Sioux Chef Sean Sherman mentors MSU students about food and resiliency

By Carol Schmidt, MSU News Service

BOZEMAN – Interest was high and the stove was hot as a group of Montana State University students gathered around master chef Sean Sherman in the Hannon Hall kitchen to watch as he demonstrated how to pop the grain amaranth.

It was the third time that Sherman, an Oglala Lakota known internationally as the Sioux Chef, has visited MSU to cook and mentor and inspire Native American students as well as those studying in MSU’s culinary arts program.

“If I had to pick five people in the world who are my heroes, Sean would be in that top five,” said Jacob Zimmerer, a graduate student in Native American Studies from Evergreen, Colorado. “So, let’s just say I’m really excited.”

Lana Redfield, a non-traditional freshman from Crow Agency majoring in business, said she was intrigued that several of the items Sherman prepared on Tuesday were like items her grandmother cooked on the Crow Reservation.


MSU Photo by Adrian Sanchez-Gonzalez

Sean Sherman, the renowned chef of Native American cuisine and chief executive of The Sioux Chef, leads a cooking class with Montana State University students, with recipes from his cookbook “The Sioux Chef’s Indigenous Kitchen”, Tuesday, March 1, 2022, in the Hospitality Management Culinary Arts kitchen on campus in Bozeman, Mont.

“I am curious about all he is doing today and what more I can learn,” Redfield said.

Sherman, who grew up on the Pine Ridge Reservation of South Dakota, eschews foods introduced during European colonization, including beef, wheat flour and sugar, among other ingredients. Instead, he offers a new spin on what he calls “the ultimate local foods” – wild meats and foraged plants transformed into elegant sauces, teas and flavorings. His work has been profiled in The New York Times, The Atlantic, Time, Saveur and NPR. Three years ago, he won the James Beard Leadership Award and his cookbook, “The Sioux Chef’s Indigenous Kitchen,” won the 2018 James Beard Award for Best American Cookbook.

Yet his beginnings were not unlike those of many of the students who attended his workshops and lecture at MSU. Sherman told a group of MSU undergraduate and graduate students that he was raised in rural South Dakota eating dried meats, game and chokecherries at family gatherings. He first began working in a kitchen as a dishwasher in a Rapid City steakhouse when he was 13. It was another summer job, logging local plants with a summer job with the state of South Dakota, that connected him to Indigenous plants and a lifelong interest in ethnobotany. His career evolved to being a line cook in fine restaurants in Minneapolis and other locations. He told the students that during his career he spent three years cooking in Red Lodge, Montana, a job that he took to be close to the mountains and high plains. “Montana is a great place for that,” he said.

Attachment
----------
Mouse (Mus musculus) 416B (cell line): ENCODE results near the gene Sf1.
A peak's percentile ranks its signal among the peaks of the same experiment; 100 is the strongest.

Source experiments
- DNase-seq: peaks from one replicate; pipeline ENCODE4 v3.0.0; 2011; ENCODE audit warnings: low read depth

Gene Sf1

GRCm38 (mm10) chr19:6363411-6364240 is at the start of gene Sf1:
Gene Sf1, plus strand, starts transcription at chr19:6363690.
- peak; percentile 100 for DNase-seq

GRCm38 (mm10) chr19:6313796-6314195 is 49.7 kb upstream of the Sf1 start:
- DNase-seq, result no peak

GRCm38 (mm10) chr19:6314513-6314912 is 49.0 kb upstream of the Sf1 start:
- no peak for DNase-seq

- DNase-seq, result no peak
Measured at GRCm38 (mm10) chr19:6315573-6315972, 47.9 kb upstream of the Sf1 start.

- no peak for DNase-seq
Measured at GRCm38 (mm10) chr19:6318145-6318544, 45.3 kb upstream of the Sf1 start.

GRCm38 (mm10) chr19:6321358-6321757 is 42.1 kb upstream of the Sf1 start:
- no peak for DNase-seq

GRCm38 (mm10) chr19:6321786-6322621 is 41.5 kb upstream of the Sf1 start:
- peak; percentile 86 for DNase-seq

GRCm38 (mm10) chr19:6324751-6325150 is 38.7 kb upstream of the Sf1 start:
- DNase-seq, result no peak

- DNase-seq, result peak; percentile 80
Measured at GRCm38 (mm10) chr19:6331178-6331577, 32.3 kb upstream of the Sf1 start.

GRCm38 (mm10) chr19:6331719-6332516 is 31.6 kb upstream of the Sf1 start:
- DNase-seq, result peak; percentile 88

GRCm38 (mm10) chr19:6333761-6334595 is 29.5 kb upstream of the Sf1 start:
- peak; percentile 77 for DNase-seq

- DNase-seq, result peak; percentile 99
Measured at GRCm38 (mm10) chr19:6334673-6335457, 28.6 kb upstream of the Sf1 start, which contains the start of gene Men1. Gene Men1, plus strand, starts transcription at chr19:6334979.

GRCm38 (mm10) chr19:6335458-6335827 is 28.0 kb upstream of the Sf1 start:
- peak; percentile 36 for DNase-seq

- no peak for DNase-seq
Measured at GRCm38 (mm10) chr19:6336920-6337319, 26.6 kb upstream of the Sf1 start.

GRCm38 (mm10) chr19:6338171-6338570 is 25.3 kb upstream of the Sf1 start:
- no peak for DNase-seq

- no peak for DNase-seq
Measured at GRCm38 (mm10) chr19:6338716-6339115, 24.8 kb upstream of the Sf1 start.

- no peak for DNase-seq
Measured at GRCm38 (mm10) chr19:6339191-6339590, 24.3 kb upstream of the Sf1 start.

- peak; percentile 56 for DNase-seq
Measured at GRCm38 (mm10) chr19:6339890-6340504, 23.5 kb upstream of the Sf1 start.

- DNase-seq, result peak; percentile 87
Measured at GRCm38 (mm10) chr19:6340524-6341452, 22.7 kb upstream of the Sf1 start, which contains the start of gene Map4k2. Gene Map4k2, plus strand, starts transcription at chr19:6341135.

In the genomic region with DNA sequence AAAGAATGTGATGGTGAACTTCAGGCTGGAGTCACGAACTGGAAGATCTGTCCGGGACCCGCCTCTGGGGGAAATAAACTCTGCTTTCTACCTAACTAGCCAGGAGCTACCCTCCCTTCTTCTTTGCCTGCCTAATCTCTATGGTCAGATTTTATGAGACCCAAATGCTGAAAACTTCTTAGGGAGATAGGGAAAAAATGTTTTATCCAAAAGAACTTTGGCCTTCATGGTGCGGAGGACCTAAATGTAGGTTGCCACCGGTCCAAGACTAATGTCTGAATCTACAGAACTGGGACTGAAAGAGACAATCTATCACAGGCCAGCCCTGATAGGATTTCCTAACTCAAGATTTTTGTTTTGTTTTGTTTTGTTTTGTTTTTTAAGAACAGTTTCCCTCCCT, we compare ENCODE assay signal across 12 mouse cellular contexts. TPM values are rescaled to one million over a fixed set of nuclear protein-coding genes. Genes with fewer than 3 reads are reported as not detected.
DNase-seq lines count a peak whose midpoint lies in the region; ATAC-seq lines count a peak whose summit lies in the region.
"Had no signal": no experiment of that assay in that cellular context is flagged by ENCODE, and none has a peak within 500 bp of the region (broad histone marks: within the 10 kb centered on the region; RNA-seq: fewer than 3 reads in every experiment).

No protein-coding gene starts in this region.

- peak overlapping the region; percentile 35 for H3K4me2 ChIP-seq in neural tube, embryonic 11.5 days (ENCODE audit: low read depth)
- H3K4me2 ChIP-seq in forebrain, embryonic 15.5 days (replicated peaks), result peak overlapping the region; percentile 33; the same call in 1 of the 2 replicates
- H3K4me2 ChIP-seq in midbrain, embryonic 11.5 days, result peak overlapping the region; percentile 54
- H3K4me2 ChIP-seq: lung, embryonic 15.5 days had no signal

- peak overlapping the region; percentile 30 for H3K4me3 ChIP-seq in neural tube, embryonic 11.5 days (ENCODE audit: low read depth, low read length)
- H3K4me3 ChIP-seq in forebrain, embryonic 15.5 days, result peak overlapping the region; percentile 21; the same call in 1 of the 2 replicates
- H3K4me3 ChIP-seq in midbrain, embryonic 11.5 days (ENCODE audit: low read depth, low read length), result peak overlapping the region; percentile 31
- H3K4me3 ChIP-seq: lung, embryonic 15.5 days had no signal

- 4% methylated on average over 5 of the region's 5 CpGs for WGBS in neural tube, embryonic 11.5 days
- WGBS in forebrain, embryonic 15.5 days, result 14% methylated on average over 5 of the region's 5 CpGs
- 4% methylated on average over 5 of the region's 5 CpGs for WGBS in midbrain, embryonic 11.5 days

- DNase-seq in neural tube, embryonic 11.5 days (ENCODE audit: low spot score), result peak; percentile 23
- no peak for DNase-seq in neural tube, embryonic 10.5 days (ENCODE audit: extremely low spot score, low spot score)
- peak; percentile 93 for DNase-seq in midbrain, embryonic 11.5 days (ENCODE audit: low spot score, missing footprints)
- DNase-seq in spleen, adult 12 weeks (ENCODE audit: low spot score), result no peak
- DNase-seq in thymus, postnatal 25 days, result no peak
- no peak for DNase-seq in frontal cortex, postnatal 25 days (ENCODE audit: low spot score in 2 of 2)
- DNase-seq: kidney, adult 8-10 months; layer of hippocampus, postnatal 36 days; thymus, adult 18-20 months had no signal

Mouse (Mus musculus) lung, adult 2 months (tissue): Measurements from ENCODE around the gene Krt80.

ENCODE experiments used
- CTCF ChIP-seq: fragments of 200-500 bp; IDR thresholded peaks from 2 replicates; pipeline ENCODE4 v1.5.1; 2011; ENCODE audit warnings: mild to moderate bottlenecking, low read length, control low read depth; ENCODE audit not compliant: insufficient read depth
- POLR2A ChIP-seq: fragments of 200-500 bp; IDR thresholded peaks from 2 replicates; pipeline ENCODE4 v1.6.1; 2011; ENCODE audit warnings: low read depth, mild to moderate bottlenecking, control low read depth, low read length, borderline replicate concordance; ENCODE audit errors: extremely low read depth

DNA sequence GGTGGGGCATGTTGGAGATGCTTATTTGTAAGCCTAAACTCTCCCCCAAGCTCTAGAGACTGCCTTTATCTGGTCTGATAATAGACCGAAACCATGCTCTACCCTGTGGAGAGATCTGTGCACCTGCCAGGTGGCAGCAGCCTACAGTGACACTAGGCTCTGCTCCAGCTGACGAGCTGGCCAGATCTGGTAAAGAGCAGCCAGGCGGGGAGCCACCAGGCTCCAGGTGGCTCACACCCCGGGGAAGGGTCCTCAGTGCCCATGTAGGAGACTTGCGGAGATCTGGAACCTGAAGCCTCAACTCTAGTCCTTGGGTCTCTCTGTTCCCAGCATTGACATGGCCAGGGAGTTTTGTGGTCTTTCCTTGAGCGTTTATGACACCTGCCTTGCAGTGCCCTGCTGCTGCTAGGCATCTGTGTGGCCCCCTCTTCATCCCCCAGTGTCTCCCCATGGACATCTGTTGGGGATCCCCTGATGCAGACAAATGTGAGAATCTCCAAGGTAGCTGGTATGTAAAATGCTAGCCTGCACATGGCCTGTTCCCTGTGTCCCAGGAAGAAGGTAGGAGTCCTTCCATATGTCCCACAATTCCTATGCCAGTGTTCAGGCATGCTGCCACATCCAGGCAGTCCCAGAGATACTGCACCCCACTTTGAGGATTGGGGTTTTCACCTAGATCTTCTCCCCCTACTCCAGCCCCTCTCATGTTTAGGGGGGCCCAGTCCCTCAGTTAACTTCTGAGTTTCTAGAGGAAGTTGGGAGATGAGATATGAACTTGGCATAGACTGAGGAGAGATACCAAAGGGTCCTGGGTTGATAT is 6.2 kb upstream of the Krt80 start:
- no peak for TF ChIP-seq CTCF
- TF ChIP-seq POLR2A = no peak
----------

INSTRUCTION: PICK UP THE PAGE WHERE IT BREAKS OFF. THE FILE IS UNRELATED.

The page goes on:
He said that he had an epiphany during time spent in the state of Nayarit, Mexico, where he saw how the Indigenous people of the area proudly incorporated traditional foods into interesting cuisine. He eventually returned to Bemidji, Minnesota, during an “Anishinaabe spring” and an abundance of traditional plants to harvest, which inspired his incorporation of the plants into his work. He further refined his approach by interviewing Native elders as well as academics and studied books like “Buffalo Bird Woman’s Garden,” which describes the farming practices of a woman who lived on the Fort Berthold Reservation in North Dakota at the beginning of the 20th century.

He put his philosophy into practice when he opened The Sioux Chef as a caterer and food educator to the Minneapolis/Saint Paul area in 2014. In 2015, in partnership with the Little Earth Community of United Tribes in Minneapolis, he also helped to design and open the Tatanka food truck, which featured Indigenous foods from the Dakotas and Minnesota

“My soul was soaring” as he found his passion, he told the students. Word of his food spread. The New York Times called Sherman’s effort to revitalize native food cultures in the contemporary kitchen “colorful and elegant, with roots in fine dining and ancestral cooking, pulled together from a mix of cultivated and wild regional ingredients.” Sherman traveled to dozens of countries promoting American Indigenous cuisine.

“Through food, we all speak the same language,” he said.

Sherman later hosted a successful restaurant pop-up that evolved into Owamni, a full-service fine dining restaurant featuring Indigenous cuisine in downtown Minneapolis. Sherman told the students that his group offers a drawing for free dinners to allow people who might not be able to afford to eat at Owamni. At the last offering, more than 1,000 people submitted entries.

“We ask them to tell their stories when they enter the drawing,” he said. “There are so many amazing stories.”

Sherman has also launched the nonprofit North American Traditional Indigenous Food Systems. A project manager for NATIFS, Hannah Hostetter, grew up in Bozeman and accompanied Sherman on this recent trip. Sherman is also working on his second book, this one about foods indigenous to North America.

Sherry Keller Brown sponsored Sherman’s master class with students. Sherman’s lecture was in connection with the annual MSU Bug Buffet and was also sponsored by MSU’s Creative Nations in the College of Arts and Architecture, the College of Education, Health and Human Development and the Department of Native American Studies.

Rebecca R. Ammons

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